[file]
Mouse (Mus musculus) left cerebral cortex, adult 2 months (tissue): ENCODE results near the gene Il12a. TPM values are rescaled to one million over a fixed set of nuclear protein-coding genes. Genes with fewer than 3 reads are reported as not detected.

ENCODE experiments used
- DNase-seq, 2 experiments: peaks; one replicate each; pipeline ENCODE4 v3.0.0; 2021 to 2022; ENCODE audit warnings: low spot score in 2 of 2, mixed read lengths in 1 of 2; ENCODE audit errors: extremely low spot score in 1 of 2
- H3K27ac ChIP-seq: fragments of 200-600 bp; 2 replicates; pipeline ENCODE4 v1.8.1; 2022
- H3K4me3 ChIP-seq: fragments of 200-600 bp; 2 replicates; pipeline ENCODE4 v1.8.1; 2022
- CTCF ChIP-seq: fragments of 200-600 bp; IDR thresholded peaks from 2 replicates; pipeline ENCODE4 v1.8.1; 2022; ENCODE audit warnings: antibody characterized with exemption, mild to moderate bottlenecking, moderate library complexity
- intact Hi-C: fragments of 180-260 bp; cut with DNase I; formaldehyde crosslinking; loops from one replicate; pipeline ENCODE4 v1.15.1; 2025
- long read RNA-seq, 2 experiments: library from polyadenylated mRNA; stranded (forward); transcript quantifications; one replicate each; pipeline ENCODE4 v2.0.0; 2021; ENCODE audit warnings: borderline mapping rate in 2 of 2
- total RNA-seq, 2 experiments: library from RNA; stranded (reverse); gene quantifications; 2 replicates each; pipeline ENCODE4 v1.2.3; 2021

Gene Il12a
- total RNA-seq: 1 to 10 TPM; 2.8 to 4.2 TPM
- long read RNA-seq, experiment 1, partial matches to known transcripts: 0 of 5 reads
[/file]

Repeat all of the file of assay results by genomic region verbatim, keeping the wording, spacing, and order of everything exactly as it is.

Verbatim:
Mouse (Mus musculus) left cerebral cortex, adult 2 months (tissue): ENCODE results near the gene Il12a. TPM values are rescaled to one million over a fixed set of nuclear protein-coding genes. Genes with fewer than 3 reads are reported as not detected.

ENCODE experiments used
- DNase-seq, 2 experiments: peaks; one replicate each; pipeline ENCODE4 v3.0.0; 2021 to 2022; ENCODE audit warnings: low spot score in 2 of 2, mixed read lengths in 1 of 2; ENCODE audit errors: extremely low spot score in 1 of 2
- H3K27ac ChIP-seq: fragments of 200-600 bp; 2 replicates; pipeline ENCODE4 v1.8.1; 2022
- H3K4me3 ChIP-seq: fragments of 200-600 bp; 2 replicates; pipeline ENCODE4 v1.8.1; 2022
- CTCF ChIP-seq: fragments of 200-600 bp; IDR thresholded peaks from 2 replicates; pipeline ENCODE4 v1.8.1; 2022; ENCODE audit warnings: antibody characterized with exemption, mild to moderate bottlenecking, moderate library complexity
- intact Hi-C: fragments of 180-260 bp; cut with DNase I; formaldehyde crosslinking; loops from one replicate; pipeline ENCODE4 v1.15.1; 2025
- long read RNA-seq, 2 experiments: library from polyadenylated mRNA; stranded (forward); transcript quantifications; one replicate each; pipeline ENCODE4 v2.0.0; 2021; ENCODE audit warnings: borderline mapping rate in 2 of 2
- total RNA-seq, 2 experiments: library from RNA; stranded (reverse); gene quantifications; 2 replicates each; pipeline ENCODE4 v1.2.3; 2021

Gene Il12a
- total RNA-seq: 1 to 10 TPM; 2.8 to 4.2 TPM
- long read RNA-seq, experiment 1, partial matches to known transcripts: 0 of 5 reads